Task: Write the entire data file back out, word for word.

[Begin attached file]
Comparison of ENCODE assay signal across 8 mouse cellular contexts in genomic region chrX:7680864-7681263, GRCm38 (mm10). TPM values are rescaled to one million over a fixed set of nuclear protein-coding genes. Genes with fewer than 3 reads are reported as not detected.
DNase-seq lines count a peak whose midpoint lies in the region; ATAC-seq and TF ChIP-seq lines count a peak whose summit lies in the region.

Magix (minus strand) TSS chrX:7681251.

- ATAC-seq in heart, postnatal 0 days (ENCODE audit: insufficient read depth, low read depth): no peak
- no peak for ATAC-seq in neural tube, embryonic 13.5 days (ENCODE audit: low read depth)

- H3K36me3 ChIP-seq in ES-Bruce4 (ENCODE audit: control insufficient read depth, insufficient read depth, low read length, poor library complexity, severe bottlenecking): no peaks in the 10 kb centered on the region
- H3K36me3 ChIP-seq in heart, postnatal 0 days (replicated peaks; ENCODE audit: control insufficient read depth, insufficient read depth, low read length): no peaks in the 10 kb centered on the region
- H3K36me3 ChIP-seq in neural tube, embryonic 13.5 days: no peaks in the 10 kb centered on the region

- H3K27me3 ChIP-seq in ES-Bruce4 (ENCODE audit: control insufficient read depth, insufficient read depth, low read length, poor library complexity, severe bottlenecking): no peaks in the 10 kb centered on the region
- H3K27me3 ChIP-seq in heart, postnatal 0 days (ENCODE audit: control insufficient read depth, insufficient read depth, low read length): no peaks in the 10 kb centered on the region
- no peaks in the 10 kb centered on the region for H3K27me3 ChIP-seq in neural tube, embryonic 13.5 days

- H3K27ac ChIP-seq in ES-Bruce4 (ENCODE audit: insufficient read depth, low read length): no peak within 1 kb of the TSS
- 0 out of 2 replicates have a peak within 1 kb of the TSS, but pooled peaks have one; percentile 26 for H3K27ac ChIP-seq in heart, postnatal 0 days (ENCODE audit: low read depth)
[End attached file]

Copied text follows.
Comparison of ENCODE assay signal across 8 mouse cellular contexts in genomic region chrX:7680864-7681263, GRCm38 (mm10). TPM values are rescaled to one million over a fixed set of nuclear protein-coding genes. Genes with fewer than 3 reads are reported as not detected.
DNase-seq lines count a peak whose midpoint lies in the region; ATAC-seq and TF ChIP-seq lines count a peak whose summit lies in the region.

Magix (minus strand) TSS chrX:7681251.

- ATAC-seq in heart, postnatal 0 days (ENCODE audit: insufficient read depth, low read depth): no peak
- no peak for ATAC-seq in neural tube, embryonic 13.5 days (ENCODE audit: low read depth)

- H3K36me3 ChIP-seq in ES-Bruce4 (ENCODE audit: control insufficient read depth, insufficient read depth, low read length, poor library complexity, severe bottlenecking): no peaks in the 10 kb centered on the region
- H3K36me3 ChIP-seq in heart, postnatal 0 days (replicated peaks; ENCODE audit: control insufficient read depth, insufficient read depth, low read length): no peaks in the 10 kb centered on the region
- H3K36me3 ChIP-seq in neural tube, embryonic 13.5 days: no peaks in the 10 kb centered on the region

- H3K27me3 ChIP-seq in ES-Bruce4 (ENCODE audit: control insufficient read depth, insufficient read depth, low read length, poor library complexity, severe bottlenecking): no peaks in the 10 kb centered on the region
- H3K27me3 ChIP-seq in heart, postnatal 0 days (ENCODE audit: control insufficient read depth, insufficient read depth, low read length): no peaks in the 10 kb centered on the region
- no peaks in the 10 kb centered on the region for H3K27me3 ChIP-seq in neural tube, embryonic 13.5 days

- H3K27ac ChIP-seq in ES-Bruce4 (ENCODE audit: insufficient read depth, low read length): no peak within 1 kb of the TSS
- 0 out of 2 replicates have a peak within 1 kb of the TSS, but pooled peaks have one; percentile 26 for H3K27ac ChIP-seq in heart, postnatal 0 days (ENCODE audit: low read depth)